Student Achievement Awards—One Strong Woman

While OSSTF/FEESO members do a great deal of work to enhance the lives of their students, the public’s awareness of that work is often minimal at best. One way to raise the profile of our work with students, and to spotlight the amazing work of which our students are capable, is through participation in OSSTF/FEESO’s annual Student Achievement Awards. This past year alone, more than one hundred creative works were submitted to our Provincial Communications and Political Action Committee for adjudication. For OSSTF/FEESO Districts, each regional and provincial finalist represents an opportunity to raise public awareness by issuing a press release to their local media outlets, celebrating the accomplishments both the student and the OSSTF/FEESO member who supports them. How many of us do this? Perhaps it is time to remember why we have these awards. No other education union has them….yet. Have we capitalized on the good public relations opportunity that they offer?

Origins
Thirty years ago, Jack Hutton was a Field Secretary at OSSTF/FEESO Provincial Office. In 1987, he brought four students to Toronto Skyline Hotel to receive their awards in front of 500 delegates at our Annual Meeting of the Provincial Assembly (AMPA). The theme of the awards that year was International Year of Peace, and at that time it was restricted to an essay competition. Jack tells us that by the time the students had received their awards, there was “not a dry eye in the house,” and it has been the same every year since then. Every year since then, the Student Achievement Awards have celebrated the remarkable work of our students and the contributions that teachers and education workers make in the lives of those students. More than 150 winners have been celebrated over the past 30 plus years. This was highlighted at AMPA 2017 in a retrospective highlight reel, which is available on our website in the Student Achievement Awards section.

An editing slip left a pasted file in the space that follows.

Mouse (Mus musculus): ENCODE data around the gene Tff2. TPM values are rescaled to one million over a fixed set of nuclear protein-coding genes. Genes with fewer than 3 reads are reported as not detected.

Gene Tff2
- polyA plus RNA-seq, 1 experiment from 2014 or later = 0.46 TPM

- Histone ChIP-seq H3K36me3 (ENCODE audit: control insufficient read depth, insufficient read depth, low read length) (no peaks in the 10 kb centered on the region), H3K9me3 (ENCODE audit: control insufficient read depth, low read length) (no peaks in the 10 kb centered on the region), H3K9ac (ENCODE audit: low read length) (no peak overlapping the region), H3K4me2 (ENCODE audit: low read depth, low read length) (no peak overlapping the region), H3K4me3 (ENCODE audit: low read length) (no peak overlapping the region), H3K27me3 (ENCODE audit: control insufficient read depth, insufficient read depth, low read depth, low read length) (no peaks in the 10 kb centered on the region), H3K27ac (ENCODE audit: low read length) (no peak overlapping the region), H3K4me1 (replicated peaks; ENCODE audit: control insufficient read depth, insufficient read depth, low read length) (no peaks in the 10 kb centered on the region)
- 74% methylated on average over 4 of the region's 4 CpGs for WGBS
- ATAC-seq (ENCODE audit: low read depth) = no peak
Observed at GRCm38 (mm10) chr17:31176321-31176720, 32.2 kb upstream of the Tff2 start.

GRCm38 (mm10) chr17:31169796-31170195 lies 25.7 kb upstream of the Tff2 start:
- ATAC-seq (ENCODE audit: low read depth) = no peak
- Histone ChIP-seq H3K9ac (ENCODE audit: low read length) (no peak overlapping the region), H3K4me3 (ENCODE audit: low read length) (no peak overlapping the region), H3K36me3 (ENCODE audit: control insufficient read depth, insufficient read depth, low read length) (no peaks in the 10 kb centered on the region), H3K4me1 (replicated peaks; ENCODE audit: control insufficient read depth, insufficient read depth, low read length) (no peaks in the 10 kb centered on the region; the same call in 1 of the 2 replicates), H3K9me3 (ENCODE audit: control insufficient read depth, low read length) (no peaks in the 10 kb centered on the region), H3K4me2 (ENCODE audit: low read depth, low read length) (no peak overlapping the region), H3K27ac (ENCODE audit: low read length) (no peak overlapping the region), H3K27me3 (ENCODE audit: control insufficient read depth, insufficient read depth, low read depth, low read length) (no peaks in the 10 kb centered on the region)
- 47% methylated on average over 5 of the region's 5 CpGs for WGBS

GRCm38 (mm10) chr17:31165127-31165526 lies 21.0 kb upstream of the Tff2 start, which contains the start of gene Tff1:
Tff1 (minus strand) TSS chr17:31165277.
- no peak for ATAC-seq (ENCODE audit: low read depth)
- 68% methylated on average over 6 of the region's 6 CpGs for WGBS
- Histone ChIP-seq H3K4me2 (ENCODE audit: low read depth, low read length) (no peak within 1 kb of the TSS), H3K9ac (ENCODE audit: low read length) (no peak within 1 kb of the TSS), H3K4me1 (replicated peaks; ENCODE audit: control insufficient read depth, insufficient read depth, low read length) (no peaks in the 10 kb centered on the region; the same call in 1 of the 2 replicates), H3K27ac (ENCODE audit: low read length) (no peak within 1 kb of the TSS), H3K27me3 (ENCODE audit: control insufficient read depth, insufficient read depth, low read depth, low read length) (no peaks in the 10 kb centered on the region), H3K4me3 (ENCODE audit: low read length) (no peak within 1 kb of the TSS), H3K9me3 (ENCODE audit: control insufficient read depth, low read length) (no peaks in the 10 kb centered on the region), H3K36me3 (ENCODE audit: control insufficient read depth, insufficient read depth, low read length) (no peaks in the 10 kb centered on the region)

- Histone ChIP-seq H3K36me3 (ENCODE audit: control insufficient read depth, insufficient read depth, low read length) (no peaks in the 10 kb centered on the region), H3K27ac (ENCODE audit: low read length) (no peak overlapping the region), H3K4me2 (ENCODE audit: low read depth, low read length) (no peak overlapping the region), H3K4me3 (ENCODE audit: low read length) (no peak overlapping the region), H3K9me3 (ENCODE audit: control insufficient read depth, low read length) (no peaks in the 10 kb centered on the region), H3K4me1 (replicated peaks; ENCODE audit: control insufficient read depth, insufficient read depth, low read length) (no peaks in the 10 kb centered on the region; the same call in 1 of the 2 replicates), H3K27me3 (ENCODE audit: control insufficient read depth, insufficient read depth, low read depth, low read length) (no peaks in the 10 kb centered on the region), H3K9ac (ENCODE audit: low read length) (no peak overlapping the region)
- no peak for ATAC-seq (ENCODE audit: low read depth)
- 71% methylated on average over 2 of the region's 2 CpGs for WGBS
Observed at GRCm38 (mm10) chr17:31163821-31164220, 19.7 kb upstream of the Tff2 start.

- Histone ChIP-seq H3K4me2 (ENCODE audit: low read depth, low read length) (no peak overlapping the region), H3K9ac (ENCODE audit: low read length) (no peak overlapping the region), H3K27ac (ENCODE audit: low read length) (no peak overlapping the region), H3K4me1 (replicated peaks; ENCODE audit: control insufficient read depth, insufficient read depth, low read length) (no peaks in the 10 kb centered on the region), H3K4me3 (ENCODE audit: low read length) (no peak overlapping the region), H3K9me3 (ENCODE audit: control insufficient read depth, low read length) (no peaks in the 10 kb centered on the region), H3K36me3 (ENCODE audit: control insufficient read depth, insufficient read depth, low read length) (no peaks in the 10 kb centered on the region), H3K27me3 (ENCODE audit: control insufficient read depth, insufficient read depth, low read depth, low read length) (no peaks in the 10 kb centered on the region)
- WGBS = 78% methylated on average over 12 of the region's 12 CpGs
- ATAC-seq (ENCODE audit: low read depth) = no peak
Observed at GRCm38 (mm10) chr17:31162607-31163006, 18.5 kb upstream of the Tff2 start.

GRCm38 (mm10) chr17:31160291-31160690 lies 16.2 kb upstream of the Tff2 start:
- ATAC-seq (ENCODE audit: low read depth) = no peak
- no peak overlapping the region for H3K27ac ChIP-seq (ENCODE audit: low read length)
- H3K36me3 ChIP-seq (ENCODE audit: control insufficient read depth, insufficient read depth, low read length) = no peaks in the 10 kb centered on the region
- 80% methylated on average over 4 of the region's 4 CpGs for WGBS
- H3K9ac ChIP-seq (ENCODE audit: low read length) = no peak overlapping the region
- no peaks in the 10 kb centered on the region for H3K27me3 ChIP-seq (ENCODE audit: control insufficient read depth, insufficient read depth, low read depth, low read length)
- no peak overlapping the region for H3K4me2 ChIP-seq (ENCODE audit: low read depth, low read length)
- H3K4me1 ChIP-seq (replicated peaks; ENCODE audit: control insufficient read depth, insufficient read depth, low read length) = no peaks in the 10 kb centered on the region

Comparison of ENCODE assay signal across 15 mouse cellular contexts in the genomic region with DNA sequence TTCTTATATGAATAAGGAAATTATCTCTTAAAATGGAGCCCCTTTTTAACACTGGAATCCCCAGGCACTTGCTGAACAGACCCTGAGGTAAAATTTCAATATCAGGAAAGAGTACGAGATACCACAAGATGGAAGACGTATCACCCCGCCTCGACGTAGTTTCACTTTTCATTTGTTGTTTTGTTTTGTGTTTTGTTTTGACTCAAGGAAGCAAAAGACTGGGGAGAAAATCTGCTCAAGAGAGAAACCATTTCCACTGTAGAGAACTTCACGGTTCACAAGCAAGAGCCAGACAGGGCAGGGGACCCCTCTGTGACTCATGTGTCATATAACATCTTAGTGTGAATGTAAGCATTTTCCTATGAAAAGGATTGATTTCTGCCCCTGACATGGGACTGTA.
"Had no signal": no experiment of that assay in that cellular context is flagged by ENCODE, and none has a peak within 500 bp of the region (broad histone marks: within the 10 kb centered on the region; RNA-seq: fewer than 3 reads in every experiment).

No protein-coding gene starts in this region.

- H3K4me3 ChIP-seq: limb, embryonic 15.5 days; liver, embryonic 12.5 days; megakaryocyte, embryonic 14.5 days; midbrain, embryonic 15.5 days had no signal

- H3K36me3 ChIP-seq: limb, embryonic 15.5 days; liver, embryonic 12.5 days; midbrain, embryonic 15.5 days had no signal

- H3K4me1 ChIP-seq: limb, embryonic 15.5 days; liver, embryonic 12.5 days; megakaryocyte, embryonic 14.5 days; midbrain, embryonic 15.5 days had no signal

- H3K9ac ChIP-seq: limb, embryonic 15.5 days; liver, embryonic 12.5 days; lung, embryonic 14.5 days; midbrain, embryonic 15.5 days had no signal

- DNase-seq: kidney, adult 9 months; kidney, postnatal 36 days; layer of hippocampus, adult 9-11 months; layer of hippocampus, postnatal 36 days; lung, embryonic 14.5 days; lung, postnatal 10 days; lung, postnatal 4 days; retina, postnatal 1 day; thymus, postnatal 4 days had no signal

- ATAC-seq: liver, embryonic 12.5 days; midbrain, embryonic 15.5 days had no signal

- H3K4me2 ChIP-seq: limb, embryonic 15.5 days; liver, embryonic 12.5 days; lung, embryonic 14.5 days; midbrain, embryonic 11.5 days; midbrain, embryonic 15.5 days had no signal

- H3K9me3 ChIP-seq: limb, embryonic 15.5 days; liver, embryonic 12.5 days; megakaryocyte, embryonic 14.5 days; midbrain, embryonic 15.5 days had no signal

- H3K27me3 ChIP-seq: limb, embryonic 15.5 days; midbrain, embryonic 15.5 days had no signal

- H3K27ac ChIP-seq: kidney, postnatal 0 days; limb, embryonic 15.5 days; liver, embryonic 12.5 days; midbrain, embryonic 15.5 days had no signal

Significance of Winning
We know that winning one of these awards is impactful for these students. In preparation for the thirtieth anniversary of these awards, we contacted past winners to find out what became of them and what impact winning the award had had on their lives. While some of these students became education workers, others became professional artists, journalists, and communicators. Many of those students cite their Student Achievement Award as a catalyst for the pursuit of their dreams, and a source of confidence when it came to taking risks.

The Judges’ Perspective
Each year, members of the Recognition and Promotion subcommittee of the provincial Communications and Political Action Committee are tasked with viewing the many visual arts, digital arts and poetry and prose entries. Over the Christmas holidays, subcommittee members diligently takes on the duty of reading the great many poetry and prose submissions and making brief notes on each entry. They then gather in early January for three days to discuss, admire and ultimately choose the regional winners for each of the categories. Each subcommittee member sees the talent and passion in the visual art and writing of the students, and the work often moves the judges to tears. For every student who submits in an entry to this contest, there is a teacher or an education worker who mentors them along the way. In most cases, the supporting staff member plays a significant role in the student’s endeavours. Teachers and education workers contribute a great deal of time and effort to assist students with their work through editing, advising, and helping to ensure that adequate resources and materials are available.

In many Districts, students who submit entries to the Student Achievement Awards are awarded gift cards for iTunes or the cinema. They are often celebrated at an annual meeting or a student awards banquet. Sometimes students are featured in local papers. Those local features often inspire parents to encourage their own children to enter in the following year. That kind of media attention also portrays OSSTF/FEESO members in a very positive light, as educators who care about their students and members of a union that gives back. For us, it is the giving back that we applaud at our annual meeting, along with the successes and growth of our students.

This year, our theme is One Strong Woman. We encourage Districts and Bargaining Units to highlight these awards and to share the successes of students, teachers and education workers with their communities.

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